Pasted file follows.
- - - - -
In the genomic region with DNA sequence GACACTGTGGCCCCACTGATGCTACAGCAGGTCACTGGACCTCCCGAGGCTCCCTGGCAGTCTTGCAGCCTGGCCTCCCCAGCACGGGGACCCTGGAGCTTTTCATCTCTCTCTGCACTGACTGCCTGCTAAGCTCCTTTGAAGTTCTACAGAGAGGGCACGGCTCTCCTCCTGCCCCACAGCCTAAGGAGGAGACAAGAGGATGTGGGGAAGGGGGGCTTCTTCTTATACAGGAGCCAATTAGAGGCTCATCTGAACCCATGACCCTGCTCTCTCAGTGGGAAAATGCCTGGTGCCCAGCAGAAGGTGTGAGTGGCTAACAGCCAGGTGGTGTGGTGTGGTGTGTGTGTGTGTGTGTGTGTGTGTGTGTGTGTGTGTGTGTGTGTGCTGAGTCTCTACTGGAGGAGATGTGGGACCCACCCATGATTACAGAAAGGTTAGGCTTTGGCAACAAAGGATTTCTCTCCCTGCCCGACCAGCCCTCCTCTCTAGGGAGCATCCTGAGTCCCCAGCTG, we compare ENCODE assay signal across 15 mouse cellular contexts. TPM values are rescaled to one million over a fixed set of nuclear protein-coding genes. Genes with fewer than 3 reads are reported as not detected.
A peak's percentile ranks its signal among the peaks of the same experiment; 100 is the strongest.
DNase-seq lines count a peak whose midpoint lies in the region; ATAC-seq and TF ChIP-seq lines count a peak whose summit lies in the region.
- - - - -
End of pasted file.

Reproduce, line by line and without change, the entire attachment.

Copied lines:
In the genomic region with DNA sequence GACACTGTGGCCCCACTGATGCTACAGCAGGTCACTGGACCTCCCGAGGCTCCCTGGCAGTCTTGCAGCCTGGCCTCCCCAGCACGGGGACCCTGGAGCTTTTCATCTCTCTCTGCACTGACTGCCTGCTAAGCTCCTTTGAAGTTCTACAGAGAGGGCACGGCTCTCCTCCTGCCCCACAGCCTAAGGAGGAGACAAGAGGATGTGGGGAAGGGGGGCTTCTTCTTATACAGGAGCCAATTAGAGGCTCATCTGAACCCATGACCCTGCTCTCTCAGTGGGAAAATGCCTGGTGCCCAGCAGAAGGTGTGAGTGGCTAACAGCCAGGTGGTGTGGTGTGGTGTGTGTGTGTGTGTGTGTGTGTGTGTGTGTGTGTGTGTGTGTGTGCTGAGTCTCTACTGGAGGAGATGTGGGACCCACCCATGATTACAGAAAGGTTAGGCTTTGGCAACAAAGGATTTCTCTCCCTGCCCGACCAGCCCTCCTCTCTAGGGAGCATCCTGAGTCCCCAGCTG, we compare ENCODE assay signal across 15 mouse cellular contexts. TPM values are rescaled to one million over a fixed set of nuclear protein-coding genes. Genes with fewer than 3 reads are reported as not detected.
A peak's percentile ranks its signal among the peaks of the same experiment; 100 is the strongest.
DNase-seq lines count a peak whose midpoint lies in the region; ATAC-seq and TF ChIP-seq lines count a peak whose summit lies in the region.